An invention for jealous husbands has filled that fraternity with admiration. Numerous experiments are being made, and the results are said to be lamentably successful. The apparatus is called "an indicator," and its use and construction were elicited in the course of an action, last week, for crim. con., at the Croydon assizes, before the Lord Chief Baron and a special jury.
The plaintiff was a builder, named Lyle, having a good business in Charlotte-street, in that town, and the defendant was his partner, Mr. Herbert, who had joined him in Christmas last, since when he had lived at the defendant's house. The plaintiff was aged 34 years, his wife being under thirty. She had no particular personal attractions, and it was stated, was jealous of the servant girl, with whom she thought he had been on too intimate terms. This feeling appeared to be reciprocal, the husband having latterly suspected that she was too kind to his partner. He instituted a watch, calling in the assistance of a reduced cabinet-maker, named William Taylor, who, after the failure of other means, invented what he called the indicator, which was simply a piece of string fastened under the plaintiff's bed, carried through a hole in a parting wall to an adjoining house, which was empty, and having attached to the other end a weight, which would indicate when one or more persons got into the bed. In his examination, Taylor said, on the night of the 18th June he was watching with his ear at the hole, and the indicator acted. (A laugh.) The lever fell according to the weight.—(Laughter.) It first informed him that one person got into bed, and then that a second person had done so.— (Renewed laughter.) He immediately proceeded to the roof, and entered by the trap-door; took the servant by the hand, opened the door of the defendant's bedroom, tore down the curtains, and turned the bull's eye upon them.—(A roar of laughter.) Mr. Herbert and Mrs. Lyle were in bed together. When the bull's-eye was turned upon them they rolled off the bed, and Mrs. Lyle then rushed down stairs to her own room. In cross-examination by Mr. Serjeant Parry, who appeared for the defendant, this witness stated that the plaintiff was in the empty house when the discovery was made, and that he watched the indicator while witness was looking at the hole through the wall.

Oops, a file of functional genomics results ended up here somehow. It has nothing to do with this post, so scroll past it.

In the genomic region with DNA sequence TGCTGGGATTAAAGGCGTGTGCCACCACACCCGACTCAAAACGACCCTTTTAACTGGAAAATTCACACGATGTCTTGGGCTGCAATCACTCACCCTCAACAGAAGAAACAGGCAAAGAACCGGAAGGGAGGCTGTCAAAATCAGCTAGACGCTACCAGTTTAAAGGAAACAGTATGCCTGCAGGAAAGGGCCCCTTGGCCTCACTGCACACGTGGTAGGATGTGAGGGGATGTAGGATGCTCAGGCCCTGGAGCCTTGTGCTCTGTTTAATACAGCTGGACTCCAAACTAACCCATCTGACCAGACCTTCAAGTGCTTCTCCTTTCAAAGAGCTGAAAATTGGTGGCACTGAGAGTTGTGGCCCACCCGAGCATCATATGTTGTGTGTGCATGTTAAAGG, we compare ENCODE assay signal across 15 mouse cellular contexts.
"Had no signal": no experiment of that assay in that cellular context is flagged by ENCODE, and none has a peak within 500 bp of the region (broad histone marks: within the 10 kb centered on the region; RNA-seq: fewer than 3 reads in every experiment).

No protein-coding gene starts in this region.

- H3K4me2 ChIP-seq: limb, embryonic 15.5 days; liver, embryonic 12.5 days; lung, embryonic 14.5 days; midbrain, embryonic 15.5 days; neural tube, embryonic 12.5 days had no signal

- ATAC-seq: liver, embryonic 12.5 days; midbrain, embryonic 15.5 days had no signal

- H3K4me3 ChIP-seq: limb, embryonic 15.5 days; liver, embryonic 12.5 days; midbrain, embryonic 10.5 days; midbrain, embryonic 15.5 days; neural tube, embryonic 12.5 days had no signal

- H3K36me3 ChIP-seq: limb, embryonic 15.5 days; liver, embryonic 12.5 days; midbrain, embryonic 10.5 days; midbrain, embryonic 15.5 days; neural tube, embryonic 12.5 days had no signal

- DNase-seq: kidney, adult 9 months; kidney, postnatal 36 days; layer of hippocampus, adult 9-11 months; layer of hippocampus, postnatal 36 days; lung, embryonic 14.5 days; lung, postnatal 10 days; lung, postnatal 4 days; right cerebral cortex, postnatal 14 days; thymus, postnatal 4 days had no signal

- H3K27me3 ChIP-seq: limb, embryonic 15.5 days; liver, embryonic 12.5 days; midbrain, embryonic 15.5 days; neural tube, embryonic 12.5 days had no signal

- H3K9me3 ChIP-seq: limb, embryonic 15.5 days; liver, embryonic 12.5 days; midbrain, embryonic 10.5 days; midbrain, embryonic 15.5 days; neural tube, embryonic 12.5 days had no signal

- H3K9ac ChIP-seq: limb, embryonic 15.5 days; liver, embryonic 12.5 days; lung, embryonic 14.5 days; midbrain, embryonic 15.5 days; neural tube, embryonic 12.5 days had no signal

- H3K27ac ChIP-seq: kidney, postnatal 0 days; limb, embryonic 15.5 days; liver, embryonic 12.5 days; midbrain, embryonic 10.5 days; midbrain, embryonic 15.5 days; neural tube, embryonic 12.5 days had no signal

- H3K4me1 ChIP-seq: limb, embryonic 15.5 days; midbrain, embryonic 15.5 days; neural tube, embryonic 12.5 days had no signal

Mr. Serjeant Parry, in a humourous speech for the defendant, said a more ridiculous--and at the same time disgusting case he--and he believed, he might say every one, including,the learned judge, who had had great experience in these matters--had never heard of. Had any one ever heard such evidence as that given by the witness Taylor? Was it possible for any one to hear him talk of his "indicator"; or rather his "crimconometer," without having his risible muscles excited to the utmost degree?--(Laughter, in which the learned Judge could not help joining.) He could not help saying that was astonished that his learned friend Mr. James, who, he knew, enjoyed anything that was funny as well as any one in the world, could have opened the case in the solemn manner he did, when he was aware of the nature of the evidence by which the plaintiff's case was to be supported? The learned serjeant then proceeded to state that, in his opinion, the action was one of the most disgraceful that had ever been brought into a court of justice, and that even if the jury should believe the evidence of the witness Taylor, upon whom, he said, the case entirely rested; the lowest coin of the realm would be ample compensation for the injury the plaintiff' had sustained.
The jury, after a short deliberation, returned a verdict for the plaintiff--damages one farthing.
This story desperately cries out for an "Illustrated Police News" image, (complete with detailed diagram of the crimconometer!) but, alas, that publication was still some years in the future at the time of this incident. I hope this drawing from 1898 will suffice.